PWM control

Hi ! I am new to arduino, so I hope someone can help me. I want to create a pwm with a constant frequency of 50 kHz, I want to control the duty cycle with a algorithm. Basically the duty cycle starts with 50 % and the algorithm decides to increase or decrease the duty cycle, this continues. How can I easily implement this ?

thank you ! /David

Trivial.

fm: Trivial.

Well, that didnt help...

There are several Arduino boards. Which one are you using?

[quote author=Coding Badly link=topic=117784.msg886459#msg886459 date=1344448915]

There are several Arduino boards. Which one are you using?

[/quote]

I am using a arduino UNO board, (think its an ATmega328)

Sorry, I don’t know why, I read if it was easy to do… ;(

Anyway, you will have to configure one of the PWM pins that the Arduino board has as an output. Then you will have to use analogWrite ( yourPWMPin, <value> ); // Where value is a numerical value that defines your duty cycle between 0 and 255, where 255 your duty cycle is 0 with the output high, and 0 your duty clycle is 0 with the output low.

On an Arduino UNO, the PWM pins are: 3, 5, 6, 9, 10 and 11.

The other thing that you will have to do is to modify/configure the timers used to generate the PWM and setup the frequency you want. This is a bit more tricky, but there are several places that you can find some code snippets that will help you:
http://arduino.cc/playground/Code/PwmFrequency
and
http://arduino.cc/playground/Main/TimerPWMCheatsheet

You will be limitted to the frequency range you can use though and the examples are based on the ATMega328p.

Thanks for the info, however I dont want to cause trouble in the delay function, since I am gonna use it. Other suggestions ?

"Other suggestions ?" Don't use Delay. Use blink-without-delay code design instead, monitor millis() and once enough 'time' has passed then do your intended action.

Like I said, I am new to this so forgive me if I ask some trivial questions...

Basically what I want to do is:

based on current and voltage measurements, change the duty cycle of the pwm signal.

could I just do it like this in the void loop ? :

timer1.intitialize (20) timer1.pwm (9,duty)

and then run through my if statement and then based on that change the duty ?

Only changing the pre-scaller of Timer 0, i.e. pin 5 and 6. Choose another pin. Mind you the frequency range will get you to 31KHz. If you are not concerned you will be able to use it.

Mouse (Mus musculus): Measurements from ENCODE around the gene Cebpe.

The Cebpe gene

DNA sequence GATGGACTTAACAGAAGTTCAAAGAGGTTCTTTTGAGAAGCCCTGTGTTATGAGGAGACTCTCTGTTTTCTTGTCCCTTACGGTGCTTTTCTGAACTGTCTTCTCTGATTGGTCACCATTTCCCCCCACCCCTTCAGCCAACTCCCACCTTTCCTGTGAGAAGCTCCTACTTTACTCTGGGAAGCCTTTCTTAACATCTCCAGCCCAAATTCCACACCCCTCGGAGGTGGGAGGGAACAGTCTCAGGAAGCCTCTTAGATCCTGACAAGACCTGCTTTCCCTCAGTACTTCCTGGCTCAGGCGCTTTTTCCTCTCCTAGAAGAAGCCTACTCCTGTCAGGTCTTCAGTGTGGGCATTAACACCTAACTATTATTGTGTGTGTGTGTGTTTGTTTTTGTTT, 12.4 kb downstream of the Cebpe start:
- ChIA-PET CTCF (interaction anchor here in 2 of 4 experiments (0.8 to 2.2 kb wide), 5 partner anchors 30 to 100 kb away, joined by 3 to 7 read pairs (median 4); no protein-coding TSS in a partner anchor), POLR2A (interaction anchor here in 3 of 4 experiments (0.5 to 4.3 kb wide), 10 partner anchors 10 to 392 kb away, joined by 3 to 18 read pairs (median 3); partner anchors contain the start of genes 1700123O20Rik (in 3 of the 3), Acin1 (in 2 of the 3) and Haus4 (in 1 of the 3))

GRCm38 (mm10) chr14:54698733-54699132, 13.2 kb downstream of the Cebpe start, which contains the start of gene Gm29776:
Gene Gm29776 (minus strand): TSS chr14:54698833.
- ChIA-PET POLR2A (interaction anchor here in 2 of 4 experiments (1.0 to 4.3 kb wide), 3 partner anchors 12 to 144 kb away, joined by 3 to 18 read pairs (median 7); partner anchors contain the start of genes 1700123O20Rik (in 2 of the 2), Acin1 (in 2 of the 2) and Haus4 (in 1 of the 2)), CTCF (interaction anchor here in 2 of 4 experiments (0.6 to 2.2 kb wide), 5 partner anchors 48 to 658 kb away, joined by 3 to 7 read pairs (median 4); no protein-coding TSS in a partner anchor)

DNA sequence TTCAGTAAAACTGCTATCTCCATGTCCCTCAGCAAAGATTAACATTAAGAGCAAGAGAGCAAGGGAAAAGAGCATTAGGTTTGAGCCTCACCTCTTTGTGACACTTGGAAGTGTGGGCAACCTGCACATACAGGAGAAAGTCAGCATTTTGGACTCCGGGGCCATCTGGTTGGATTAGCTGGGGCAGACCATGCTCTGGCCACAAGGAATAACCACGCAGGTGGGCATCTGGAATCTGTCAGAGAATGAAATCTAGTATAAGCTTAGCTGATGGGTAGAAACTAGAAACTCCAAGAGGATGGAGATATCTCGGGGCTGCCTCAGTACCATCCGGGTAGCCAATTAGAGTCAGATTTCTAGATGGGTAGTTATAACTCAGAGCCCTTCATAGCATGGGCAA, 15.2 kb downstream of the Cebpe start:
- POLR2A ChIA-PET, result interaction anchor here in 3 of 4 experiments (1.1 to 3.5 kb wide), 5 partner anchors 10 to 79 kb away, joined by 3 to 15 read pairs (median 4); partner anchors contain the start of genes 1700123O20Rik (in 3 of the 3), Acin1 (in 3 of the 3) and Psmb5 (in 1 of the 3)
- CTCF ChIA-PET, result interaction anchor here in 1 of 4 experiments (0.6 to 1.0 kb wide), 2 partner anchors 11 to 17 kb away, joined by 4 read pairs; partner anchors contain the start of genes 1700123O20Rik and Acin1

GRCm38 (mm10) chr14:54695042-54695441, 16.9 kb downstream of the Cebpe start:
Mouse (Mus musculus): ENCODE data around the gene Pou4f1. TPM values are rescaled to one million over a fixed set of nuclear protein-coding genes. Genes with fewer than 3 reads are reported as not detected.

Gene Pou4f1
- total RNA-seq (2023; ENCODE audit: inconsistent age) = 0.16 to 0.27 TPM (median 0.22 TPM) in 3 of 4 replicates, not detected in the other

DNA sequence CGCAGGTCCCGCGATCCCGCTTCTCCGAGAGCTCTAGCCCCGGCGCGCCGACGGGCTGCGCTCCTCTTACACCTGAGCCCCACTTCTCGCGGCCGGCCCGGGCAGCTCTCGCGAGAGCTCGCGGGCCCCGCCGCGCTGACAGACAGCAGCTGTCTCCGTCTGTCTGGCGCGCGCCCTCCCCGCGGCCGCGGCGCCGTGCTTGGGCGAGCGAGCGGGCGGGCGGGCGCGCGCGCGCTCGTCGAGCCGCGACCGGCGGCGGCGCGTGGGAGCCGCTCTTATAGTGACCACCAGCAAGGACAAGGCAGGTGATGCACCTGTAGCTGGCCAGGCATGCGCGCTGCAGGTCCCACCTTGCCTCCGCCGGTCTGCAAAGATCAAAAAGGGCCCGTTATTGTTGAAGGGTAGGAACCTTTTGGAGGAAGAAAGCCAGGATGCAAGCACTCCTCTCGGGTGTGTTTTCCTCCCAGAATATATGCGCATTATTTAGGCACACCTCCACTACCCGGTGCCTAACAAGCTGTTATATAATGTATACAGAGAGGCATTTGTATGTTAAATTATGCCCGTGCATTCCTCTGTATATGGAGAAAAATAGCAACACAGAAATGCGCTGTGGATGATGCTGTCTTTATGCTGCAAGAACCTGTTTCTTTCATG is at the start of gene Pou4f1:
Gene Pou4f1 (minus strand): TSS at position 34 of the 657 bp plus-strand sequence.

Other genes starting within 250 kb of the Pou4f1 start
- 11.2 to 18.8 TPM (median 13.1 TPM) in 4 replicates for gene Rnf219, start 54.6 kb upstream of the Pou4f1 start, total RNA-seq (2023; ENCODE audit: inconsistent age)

I dont really follow you, I want to have a frequency above 40 kHz...

In such case, you will have to go for Timer 0. This is the timer that is used for the delay routines.

The base frequency for each timer is as follows: - The base frequency for pins 3, 9, 10, and 11 is 31250 Hz. - The base frequency for pins 5 and 6 is 62500 Hz.

If the delay routines are very important for your application and you need a frequency higher than 50KHz there are two options: 1. User timer 0 and scale your delays proportionally, for example instead of delay (100); you will have to do delay (800); 2. Use the timers to interrupt to synthesize the PWM, a SW PWM.

fm: In such case, you will have to go for Timer 0.

Or timer 1 or timer 2 can be reconfigured for Fast PWM.

I like this option 3.

I believe that there is a lot of confusion as to what the original author was trying to say.

According the the library TimerOne.h you can set certain pins to do whatever frequency you want (within capability of the board).

He is referring to this - http://playground.arduino.cc/Code/Timer1

using the coding from the website directly I had a lot of problems. You have to download the timer files, leave them in the zip and put them directly into the libraries folder, no subfolders, dont extract them. Once you are done doing this open up your sketch and import the libraries (ZIP FILE NEED TO BE IN THE LIBRARIES FOLDER) - I say all caps because I messed up several times and once I did this, everything worked perfectly. then… "#Include <TimerOne.h> which you type in or click “Sketch” and Import Library → click file and it will automatically add it.

Mine looks like this

#include <TimerOne.h>

void setup() {
// put your setup code here, to run once:
pinMode(9, OUTPUT);
Timer1.initialize(11230); // Intialize timer1, and set a 89hz frequency
Timer1.pwm(9,300); // setup pwm on pin 9, with a 50% duty cycle

}

void loop() {
// put your main code here, to run repeatedly:

}

** In my sketch it says 50% Duty cycle in the notes but right now its actually at something else i just didnt change the notes on it. It is using 10 bits so instead of 255 its like 1054 or something like that.

** Also
Figuring out HERTZ

  • go to: http://www.unitjuggler.com/convert-frequency-from-Hz-to-ms(p).html
  • Enter in desired hertz and it outputs how many milliseconds you need
  • take your milli seconds and conver them to microseconds by going to google and saying “convert milliseconds to microseconds” it will then give you a google calculator and does the calculations for you
  • Use these calculations in your sketch, for example mine says 11230 - that is the microseconds needed to create an 89hz frequency because herz is how many cycles per second the signal is 1000000(1 second in Microseconds) / 11230 = 89.04 hz

AND it works. My pin 9 is outputting an 89hz frequency.

I could not be more excited.

The the original Author, I hope you got it working… I dont know anything about creating advanced algorithms, but I hope this helps.

The arduino CAN make its own PWM frequency and is not limited like most of the posters have said. Using the Timer1 for Uno and Timer3 for Mega, you can unlock the PWM potential :slight_smile: Hope this helps someone.